Republicans have issued a warning to Democrat President Joe Biden and Attorney General Merrick Garland about prosecuting President Donald Trump.
The Manhattan district attorney’s case against Trump recently fell apart, with the lead prosecutors resigning because the new DA thought the case was too weak.
In Atlanta, where Trump is the most vulnerable because of the call he made to Brad Raffensburger, a grand jury won’t even be seated until May, if it even makes it that far.
The Democrats’ last hope of trying to charge Trump criminally rests with the Justice Department.
However, Republicans in Congress are warning the feds not to go after Trump because it would be too political.
Sen. Mike Braun (R-IN) said a criminal referral from the House investigation “would probably have as much political taint on it as you can get.”
“To me it’s clearly politically driven,” he said.
“At least half the country would say it’s all politically motivated.”
Sen. Thom Tillis (R-NC) said “the Department of Justice has a high bar” to clear before opening an investigation of Trump.
“I don’t mind looking into the events but I think that Speaker Pelosi did not do the process justice by the way the members were ultimately seated,” Tillis said.
“It’s going to be perceived as political.
“Everybody is going to perceive the referral as a conviction on one side and they’re going to view it as the continuation of a witch hunt on the other side.
“The bar that the House committee has is far lower than anything that would ultimately result in moving forward with a federal investigation and a conviction.”
“I think it could backfire in a way that they have no clue,” said Republican pollster Jim McLaughlin.
“I think it’s going to backfire because it’s just so political and it’s tainted.”
“The country wants to move on,” he continued.
“Nobody is proud of what happened on Jan. 6 but people are like, ‘With all the problems we have going on in the country right now, this is going to be the focus of the Democrats?’”
Sen. Lindsey Graham (R-SC), said simply: “I don’t see anything coming out of this committee not tainted by politics.”
Albert Alschuler, a professor emeritus of law and criminology at the University of Chicago Law School, said he doesn’t think Garland wants anything to do with the case.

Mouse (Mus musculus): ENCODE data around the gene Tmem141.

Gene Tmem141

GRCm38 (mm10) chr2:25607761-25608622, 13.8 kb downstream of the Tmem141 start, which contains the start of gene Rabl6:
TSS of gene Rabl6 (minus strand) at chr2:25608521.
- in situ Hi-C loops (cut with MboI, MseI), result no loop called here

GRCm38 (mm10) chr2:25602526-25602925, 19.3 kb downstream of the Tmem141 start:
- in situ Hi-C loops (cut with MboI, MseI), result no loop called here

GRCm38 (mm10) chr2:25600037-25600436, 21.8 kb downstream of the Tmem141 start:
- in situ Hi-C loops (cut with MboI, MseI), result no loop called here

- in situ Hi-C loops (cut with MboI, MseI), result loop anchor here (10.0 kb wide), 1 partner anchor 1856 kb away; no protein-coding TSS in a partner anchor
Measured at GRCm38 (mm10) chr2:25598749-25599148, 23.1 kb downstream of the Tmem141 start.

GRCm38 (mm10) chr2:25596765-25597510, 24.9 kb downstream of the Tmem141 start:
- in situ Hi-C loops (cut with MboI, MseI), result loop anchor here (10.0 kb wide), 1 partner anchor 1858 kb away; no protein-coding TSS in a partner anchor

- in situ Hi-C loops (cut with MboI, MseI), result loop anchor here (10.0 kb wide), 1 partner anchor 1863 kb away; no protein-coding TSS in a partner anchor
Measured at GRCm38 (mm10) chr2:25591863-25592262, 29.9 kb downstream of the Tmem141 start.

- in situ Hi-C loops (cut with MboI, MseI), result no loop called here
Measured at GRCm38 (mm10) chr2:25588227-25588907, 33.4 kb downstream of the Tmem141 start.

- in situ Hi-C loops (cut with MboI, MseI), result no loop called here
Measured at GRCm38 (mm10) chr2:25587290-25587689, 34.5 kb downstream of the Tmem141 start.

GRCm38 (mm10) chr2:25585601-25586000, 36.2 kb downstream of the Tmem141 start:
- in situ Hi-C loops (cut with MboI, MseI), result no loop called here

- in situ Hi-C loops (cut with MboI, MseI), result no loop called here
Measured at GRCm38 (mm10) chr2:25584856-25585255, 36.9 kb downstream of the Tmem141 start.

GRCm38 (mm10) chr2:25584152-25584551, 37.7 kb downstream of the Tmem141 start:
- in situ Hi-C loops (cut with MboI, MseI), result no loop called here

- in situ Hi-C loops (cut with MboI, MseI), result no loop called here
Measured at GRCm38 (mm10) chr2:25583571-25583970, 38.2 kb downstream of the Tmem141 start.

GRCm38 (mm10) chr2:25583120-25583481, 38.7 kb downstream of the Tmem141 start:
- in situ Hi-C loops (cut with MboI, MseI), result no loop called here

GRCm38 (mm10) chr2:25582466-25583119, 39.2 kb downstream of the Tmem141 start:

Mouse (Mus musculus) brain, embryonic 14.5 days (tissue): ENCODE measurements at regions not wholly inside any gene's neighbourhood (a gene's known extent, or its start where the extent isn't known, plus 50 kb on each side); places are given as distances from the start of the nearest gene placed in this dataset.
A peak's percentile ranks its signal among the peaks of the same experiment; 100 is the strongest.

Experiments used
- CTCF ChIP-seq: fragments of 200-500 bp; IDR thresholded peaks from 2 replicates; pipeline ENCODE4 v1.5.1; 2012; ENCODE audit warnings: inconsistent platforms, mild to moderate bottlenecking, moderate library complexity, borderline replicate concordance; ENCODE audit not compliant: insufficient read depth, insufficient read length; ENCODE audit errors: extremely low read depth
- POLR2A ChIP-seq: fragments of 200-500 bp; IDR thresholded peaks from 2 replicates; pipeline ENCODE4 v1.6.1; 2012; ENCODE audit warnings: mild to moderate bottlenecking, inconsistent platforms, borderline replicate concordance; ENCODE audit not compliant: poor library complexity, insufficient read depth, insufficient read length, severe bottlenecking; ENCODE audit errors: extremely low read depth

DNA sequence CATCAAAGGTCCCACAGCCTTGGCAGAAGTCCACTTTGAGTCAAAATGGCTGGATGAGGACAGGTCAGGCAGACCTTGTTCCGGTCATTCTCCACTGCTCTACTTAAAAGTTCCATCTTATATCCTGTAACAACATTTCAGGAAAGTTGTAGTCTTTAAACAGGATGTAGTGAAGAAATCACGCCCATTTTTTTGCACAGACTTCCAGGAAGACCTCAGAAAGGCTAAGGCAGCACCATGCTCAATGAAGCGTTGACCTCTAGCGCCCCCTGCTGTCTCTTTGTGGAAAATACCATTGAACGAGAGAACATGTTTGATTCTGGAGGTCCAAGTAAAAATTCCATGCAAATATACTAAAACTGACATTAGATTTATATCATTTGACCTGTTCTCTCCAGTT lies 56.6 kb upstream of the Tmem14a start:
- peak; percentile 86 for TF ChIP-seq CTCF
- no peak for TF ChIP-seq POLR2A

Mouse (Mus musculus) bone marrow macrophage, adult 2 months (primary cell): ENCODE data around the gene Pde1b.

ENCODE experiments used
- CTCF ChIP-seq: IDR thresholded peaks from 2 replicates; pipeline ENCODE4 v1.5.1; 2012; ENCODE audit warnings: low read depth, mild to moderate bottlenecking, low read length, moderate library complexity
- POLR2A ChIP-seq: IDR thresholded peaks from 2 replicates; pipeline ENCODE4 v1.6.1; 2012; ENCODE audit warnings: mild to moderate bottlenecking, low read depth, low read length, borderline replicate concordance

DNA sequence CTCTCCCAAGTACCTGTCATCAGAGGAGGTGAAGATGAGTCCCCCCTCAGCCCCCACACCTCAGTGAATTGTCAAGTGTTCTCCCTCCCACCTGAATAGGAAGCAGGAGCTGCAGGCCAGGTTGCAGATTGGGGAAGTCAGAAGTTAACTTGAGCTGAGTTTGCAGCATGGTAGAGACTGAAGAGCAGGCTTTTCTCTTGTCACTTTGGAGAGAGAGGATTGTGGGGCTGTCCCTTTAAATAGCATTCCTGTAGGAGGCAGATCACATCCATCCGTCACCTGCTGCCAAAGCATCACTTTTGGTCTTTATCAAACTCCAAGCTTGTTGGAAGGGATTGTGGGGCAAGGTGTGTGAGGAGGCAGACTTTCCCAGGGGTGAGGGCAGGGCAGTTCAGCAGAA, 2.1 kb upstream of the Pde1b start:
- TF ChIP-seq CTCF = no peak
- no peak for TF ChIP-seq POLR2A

“It looks like a quite strong case for criminal prosecution, particularly conspiracy to defraud the United States and maybe obstruction of official proceedings charge.
“I see a lot of comment and some people seem to be saying, ‘Well, it’s so hard because they have to prove that the defendant really was lying by projecting all these false claims, you have to prove that he actually did not believe them himself.’
“But it seems to me the evidence is pretty strong.
“Juries infer intent from the circumstances all the time, and they infer a criminal intent beyond a reasonable doubt.
“Garland has said he will follow the evidence wherever it leads.
“If an overwhelming case is presented he may prosecute but I think he would probably prefer not to.
“That’s just a guess,” he said.
“Even if it’s a very strong case, I think they’re worried about the fact that we’re talking about prosecuting somebody who has millions and millions of devoted, passionate followers who would see this as a political prosecution.”
However, former Attorney General Bill Barr said while he thinks Trump bears responsibility for Jan. 6, his actions did not rise to the level of criminality.
Former Attorney General William Barr said he believes former President Donald Trump is morally responsible for the Jan. 6, 2021, riot at the U.S. Capitol but isn’t legally culpable.
Asked by NBC News’ Lester Holt whether he considered Trump “responsible” for the violence at the Capitol, Barr said: “I do think he was responsible in the broad sense of that word, in that it appears that part of the plan was to send this group up to the Hill. I think the whole idea was to intimidate Congress. And I think that that was wrong.”
But, he added, he hasn’t seen evidence that Trump committed an actual crime. “I haven’t seen anything to say he was legally responsible for it in terms of incitement,” Barr said.